This species of Red Colobus monkey is endemic (unique to Zanzibar) and highly endangered, with only about 1,500 thought to be in existence. They are rather pretty monkeys, with attractive red, black and white colouring and distinctive tufts of white fur above their eyes.
The forest is also said to be home to a few of the rare Zanzibar leopards, but these are so rare in fact that very few people claim to have seen one, and the last sighting was several years ago.
The reserve is completely managed by the local people who operate tree nurseries and act as rangers and guides. From the visitors' centre on the main road to the south, there’s a 45-minute nature trail which we followed, accompanied by a knowledgeable guide who not only told us all about the monkeys but also pointed out various interesting trees and shrubs and introduced us to the smallest species of frog – no bigger than my little fingernail!
Stone Town is the main attraction of Zanzibar. Its hypnotic atmosphere, dilapidated and crumbling buildings and strong Islamic traditions lure tourists from around the world for a truly unique experience.
You will find yourself aimlessly wandering through the narrow alleyways, on cobblestoned streets imagining yourself in another era ... the experience is indescribable!
The fusion of cultures on this little island is very evident, with all types of Indo-Afro-Arab architectures and a strong presence of colonial Portugese buildings. The dark stain of slavery history is also an attraction, with museums, places and monuments to visit.
A visit to Stone Town is a unique and mandatory if you are visiting Tanzania. Still, a word of caution. Stone Town is a bit overhyped - it may take a few moments to get used to - everything is dilapidated and like on the mainland, there are hustlers everywhere. But give it a couple of hours, and this mysterious place will get a hold on you and charm you - take my word for it!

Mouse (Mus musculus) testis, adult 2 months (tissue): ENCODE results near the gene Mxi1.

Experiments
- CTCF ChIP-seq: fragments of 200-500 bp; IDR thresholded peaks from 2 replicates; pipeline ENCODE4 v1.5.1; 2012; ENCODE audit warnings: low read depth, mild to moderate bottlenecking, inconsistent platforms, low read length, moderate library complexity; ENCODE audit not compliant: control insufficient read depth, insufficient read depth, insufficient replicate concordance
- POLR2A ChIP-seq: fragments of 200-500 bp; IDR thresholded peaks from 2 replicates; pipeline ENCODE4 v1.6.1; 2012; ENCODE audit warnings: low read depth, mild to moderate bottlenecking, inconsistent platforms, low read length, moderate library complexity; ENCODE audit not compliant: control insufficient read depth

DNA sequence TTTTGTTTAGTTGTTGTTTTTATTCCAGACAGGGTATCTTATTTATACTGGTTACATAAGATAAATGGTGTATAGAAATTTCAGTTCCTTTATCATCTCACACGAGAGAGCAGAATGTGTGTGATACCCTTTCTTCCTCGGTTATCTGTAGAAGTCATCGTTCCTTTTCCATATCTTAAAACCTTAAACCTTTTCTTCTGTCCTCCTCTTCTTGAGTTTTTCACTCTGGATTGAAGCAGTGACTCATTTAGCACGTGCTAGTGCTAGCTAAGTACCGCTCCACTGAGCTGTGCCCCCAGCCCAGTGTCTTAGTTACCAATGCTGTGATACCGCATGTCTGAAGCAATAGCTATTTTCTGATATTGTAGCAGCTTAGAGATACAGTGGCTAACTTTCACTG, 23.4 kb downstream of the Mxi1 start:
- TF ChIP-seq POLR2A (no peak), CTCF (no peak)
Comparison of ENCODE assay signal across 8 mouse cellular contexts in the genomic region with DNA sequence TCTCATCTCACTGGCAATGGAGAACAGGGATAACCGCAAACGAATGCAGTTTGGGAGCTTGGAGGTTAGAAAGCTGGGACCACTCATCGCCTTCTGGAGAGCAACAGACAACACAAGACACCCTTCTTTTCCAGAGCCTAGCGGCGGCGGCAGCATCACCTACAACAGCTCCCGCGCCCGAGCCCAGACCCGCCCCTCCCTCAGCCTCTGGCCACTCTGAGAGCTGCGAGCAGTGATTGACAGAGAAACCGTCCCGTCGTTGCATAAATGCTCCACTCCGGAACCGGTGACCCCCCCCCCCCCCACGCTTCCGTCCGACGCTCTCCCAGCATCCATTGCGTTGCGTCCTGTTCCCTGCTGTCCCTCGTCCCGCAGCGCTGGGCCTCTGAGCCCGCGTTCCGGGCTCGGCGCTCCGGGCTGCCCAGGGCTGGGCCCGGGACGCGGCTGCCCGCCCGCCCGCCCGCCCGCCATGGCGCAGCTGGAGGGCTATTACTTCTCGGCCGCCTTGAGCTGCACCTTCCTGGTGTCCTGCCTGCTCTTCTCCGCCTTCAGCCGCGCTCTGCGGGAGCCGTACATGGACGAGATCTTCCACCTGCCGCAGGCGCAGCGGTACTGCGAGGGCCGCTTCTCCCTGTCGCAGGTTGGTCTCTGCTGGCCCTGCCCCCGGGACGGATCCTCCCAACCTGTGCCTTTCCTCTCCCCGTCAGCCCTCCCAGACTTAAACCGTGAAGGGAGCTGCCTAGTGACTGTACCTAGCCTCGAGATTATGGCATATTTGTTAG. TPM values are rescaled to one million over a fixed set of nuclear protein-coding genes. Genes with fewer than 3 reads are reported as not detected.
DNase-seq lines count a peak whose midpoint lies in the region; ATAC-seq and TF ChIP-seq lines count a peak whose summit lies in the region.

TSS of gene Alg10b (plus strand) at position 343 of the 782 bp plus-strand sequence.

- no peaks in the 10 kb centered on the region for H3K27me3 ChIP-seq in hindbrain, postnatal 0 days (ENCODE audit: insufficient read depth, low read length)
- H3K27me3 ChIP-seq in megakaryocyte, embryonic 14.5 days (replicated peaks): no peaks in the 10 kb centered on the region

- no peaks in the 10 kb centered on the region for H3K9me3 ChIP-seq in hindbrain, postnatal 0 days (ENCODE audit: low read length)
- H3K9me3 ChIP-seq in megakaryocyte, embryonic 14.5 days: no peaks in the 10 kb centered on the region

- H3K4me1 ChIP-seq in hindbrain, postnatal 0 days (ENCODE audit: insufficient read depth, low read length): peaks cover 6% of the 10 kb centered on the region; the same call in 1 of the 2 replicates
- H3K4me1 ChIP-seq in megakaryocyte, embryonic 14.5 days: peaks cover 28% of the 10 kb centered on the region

This the postcard beach flanking the humble Jambiani village. The colours of the sea are amazing, and the beach itself with its white fine sand and multitude of palm trees is truly idyllic.
The only downside is that, as like with all of the East coast, the sea is highly tidal and is impossible to swim in at times (unless you try and wade for a kilometer!). If it is the middle of the day and the tide is out - acuna matata! Just try and get a fisherman to take you for a swim near the coral reefs offshore! It is a wonderful experience - both sailing in the little traditional fishing dhows as well as the sea itself - great snorkelling!
Along the beach you will also find plenty of young ladies offering you to paint hennas - try this out, for a couple of dollars you can get an authentic swahili henna tattoo.
Ten years on, we still regard this tour as one of the best ever value for money holiday experiences! We paid just $10 for a full and fascinating day out, with lunch and snacks also included (see my “Restaurant” tip).
Setting off straight after breakfast in one of the local “dala-dala” trucks traditionally used as public transport on the island, our group of about ten soon found ourselves joined by what we thought were the guide’s pals hitching a lift but who turned out to be additional guides whose main role seemed to be to spot things we might like to eat! So we stopped several times before even reaching the plantations for them to buy cassava chips and other local delicacies.
The tour included short walks in several spice plantations, where our guide Mohammed introduced us to a wide range of fruits and spices grown on the island. Touching, smelling and tasting were all encouraged! Among those we saw and/or sampled were:
~ cassava (hence the purchase of chips, so we could taste them in another form)